Makeup of a Defensive Coordinator

By Stephen Juza

March 3rd, 2023

Every year, defenses struggle to keep up with the offensive explosions throughout the league. Scoring peaked in 2020 at 24.8 points per game. In fact, the ten highest scoring seasons since 1970 have occurred in the last twelve seasons. Each year, defensive coordinators are tasked with finding new ways to slow down the increasingly pass-happy offenses.

Our earlier article examined the background of the league’s offensive coordinators where almost two thirds of the tacticians in charge of the offense come from a quarterback coach background. Today, we examine the position coaching background of the 2022 defensive coordinators.

The Coaches:

As with offensive coordinators, not every team has someone designated as the coordinator, and sometimes the head coach is in control of play calling. Two teams, the Saints and the Buccaneers, have split the role in two, one for passing and one for running.

Unlike offense, there is the potential for more granularity in position coaches on the defensive side. Some teams have separate coaches for inside and outside linebackers, defensive tackles and defensive ends, etc. For this article, I’ve grouped the coaches into defensive line, linebackers, and secondary coaches.

Career Experience:

Across the league, defensive coordinators in 2022 were more likely to come from farther away on the line of scrimmage. Seventeen of the thirty four coaches had experience coaching defensive backs, seventeen coached linebackers, and five had experience with defensive lines. Since coaches have opportunities to coach multiple positions during their career, these numbers don’t line up perfectly, as five coaches had experience crossing multiple position groups.

Defensive coordinators spent about eight seasons in their career as a position coach prior to their current coordinator position. This is almost double the experience with offensive coordinators (~4.75 seasons of experience). Several offensive coordinators came in with zero NFL position coaching experience, a fact not shared by the defensive staff.

What stands out to me is how little there is a relationship between experience and results on the defensive end. Unlike the offensive side of the ball, where more experience generally led to higher scoring offenses, defenses led by coordinators with more experience had worse performing units.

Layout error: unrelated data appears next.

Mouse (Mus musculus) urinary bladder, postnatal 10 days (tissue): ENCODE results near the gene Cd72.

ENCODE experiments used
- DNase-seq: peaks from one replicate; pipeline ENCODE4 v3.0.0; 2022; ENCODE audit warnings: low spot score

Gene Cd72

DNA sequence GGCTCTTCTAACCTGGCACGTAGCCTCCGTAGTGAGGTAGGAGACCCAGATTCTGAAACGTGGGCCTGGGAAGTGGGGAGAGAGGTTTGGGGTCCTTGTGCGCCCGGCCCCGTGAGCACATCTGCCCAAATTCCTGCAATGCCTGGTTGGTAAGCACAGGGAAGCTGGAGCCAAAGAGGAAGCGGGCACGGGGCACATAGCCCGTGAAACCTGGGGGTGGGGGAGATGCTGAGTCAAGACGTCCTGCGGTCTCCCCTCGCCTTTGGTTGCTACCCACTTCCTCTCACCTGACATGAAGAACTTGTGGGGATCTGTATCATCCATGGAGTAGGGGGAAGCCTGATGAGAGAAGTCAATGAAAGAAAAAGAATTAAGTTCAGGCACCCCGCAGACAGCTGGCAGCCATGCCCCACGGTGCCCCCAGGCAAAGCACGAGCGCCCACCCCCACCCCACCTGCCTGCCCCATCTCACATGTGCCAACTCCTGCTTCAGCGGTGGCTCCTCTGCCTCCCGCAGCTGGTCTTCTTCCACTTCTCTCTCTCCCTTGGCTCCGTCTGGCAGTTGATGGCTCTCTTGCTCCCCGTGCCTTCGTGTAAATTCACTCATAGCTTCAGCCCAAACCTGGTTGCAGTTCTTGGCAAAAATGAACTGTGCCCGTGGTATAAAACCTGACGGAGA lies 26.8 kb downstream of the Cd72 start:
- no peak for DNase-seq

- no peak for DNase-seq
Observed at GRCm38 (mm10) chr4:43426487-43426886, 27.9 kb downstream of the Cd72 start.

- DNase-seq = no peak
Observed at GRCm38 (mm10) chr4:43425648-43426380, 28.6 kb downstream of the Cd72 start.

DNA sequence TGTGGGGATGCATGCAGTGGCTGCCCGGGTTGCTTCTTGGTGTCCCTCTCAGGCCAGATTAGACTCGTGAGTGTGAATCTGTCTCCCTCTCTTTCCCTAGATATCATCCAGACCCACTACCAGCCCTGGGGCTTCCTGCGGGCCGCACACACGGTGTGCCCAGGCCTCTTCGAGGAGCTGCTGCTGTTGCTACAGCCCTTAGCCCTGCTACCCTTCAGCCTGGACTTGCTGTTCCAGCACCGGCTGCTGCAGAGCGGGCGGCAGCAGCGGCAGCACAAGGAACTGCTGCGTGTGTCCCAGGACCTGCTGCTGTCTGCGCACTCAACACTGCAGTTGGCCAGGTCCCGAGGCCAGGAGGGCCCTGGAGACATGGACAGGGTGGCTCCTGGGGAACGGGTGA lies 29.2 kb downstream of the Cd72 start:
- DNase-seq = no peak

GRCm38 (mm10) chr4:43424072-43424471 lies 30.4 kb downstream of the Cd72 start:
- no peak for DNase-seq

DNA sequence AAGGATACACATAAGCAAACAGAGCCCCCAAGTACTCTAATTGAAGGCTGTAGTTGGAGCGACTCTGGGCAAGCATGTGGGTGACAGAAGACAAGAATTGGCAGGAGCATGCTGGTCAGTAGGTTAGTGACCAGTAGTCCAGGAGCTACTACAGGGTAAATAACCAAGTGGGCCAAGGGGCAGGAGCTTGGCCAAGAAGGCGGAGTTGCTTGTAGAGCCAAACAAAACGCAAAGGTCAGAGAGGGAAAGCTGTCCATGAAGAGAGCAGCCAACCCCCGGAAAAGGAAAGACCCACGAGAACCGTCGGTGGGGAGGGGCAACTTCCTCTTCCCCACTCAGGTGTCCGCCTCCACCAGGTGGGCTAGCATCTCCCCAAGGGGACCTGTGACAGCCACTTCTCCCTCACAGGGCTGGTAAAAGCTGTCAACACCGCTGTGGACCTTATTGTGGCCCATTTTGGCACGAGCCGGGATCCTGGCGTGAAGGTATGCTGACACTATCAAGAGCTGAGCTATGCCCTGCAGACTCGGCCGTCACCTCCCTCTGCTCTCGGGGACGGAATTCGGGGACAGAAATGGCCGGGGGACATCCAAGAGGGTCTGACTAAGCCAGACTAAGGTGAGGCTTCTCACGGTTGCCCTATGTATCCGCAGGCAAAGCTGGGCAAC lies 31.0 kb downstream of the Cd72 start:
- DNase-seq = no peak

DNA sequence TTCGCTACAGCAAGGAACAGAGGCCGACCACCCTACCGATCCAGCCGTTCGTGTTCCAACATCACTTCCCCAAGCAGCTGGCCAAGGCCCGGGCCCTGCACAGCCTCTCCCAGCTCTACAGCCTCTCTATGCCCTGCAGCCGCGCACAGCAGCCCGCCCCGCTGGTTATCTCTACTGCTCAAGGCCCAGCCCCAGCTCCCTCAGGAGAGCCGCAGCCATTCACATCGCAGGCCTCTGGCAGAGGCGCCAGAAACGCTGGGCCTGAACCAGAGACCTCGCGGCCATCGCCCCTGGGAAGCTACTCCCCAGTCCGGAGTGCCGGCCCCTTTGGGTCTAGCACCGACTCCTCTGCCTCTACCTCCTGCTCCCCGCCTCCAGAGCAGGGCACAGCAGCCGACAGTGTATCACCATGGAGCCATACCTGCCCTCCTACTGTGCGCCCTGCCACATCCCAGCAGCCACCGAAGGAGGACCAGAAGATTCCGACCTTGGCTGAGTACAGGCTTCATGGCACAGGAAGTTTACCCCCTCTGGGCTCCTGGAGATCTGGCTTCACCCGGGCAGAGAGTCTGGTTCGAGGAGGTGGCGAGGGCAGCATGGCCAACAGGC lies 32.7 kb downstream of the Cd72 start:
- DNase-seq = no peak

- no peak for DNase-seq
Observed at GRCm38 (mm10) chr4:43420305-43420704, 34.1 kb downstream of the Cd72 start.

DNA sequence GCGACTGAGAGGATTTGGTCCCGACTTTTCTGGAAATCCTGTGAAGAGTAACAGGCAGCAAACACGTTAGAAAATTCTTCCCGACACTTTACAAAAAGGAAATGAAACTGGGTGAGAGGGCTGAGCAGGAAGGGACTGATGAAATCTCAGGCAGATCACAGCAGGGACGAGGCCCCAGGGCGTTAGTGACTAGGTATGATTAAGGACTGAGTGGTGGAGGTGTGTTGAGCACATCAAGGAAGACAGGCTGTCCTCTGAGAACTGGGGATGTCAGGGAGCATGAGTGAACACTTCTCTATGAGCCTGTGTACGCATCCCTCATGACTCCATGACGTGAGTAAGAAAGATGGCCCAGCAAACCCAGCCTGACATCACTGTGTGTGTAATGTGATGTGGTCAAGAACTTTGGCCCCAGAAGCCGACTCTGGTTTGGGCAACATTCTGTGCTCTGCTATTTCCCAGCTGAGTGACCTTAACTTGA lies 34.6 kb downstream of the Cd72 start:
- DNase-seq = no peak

The top ten most-experienced coordinators (ten or more seasons as a position coach) led units that averaged just over 23 points per game. Looking at the other end of the experience spectrum, the nine least-experienced coaches (two through four seasons of experience) led units averaging 21 points per game. Additionally, it’s not simply because the coaches with the most potential move up to coordinators quickly - both groups have spent similar time in coordinator roles as well.

Positional Coaching Experience:

Not only is the number of years of experience not related to team performance, there is little difference between what level of defense they were coaching. Former linebackers coaches led defenses that gave up an average of 21.5 points per game, best of the three position groups. Former secondary coaches gave up the most points per game at 22.1 - a difference of only 3%.

No matter how you slice it, no amount of experience trends toward better performing defenses.

Key Takeaways: My theory on why we see such a lack of a difference compared to offensive coordinators is due to the unique ways that defenses can help cover their own shortcomings. An excellent pass rush can make a secondary seem better because opposing quarterbacks have less time to throw. Lockdown cornerbacks can give their defensive line more time to get to the quarterback.

The same is not inherently true on offense. An excellent quarterback can cover up deficiencies across the unit, but the same is not necessarily true for other units. Look no further than prime Randy Moss for the best example of this.

His two seasons in Oakland in the middle of prime, were season lows for his career up to that point (excluding 2004 where he only played 13 games). Despite his talent, in 2006 the Raiders had the third worst passing offense in the league. After being traded to New England, he immediately broke the individual season receiving touchdown record as the Patriots set all sorts of team offense records.

Defensive coordinators are tasked with slowing down the increasingly potent offenses around the league. When teams look to hire one, betting on experience to elevate the defensive unit may not be the way to go.

Signup to our newsletter by emailing

Follow us on Twitter: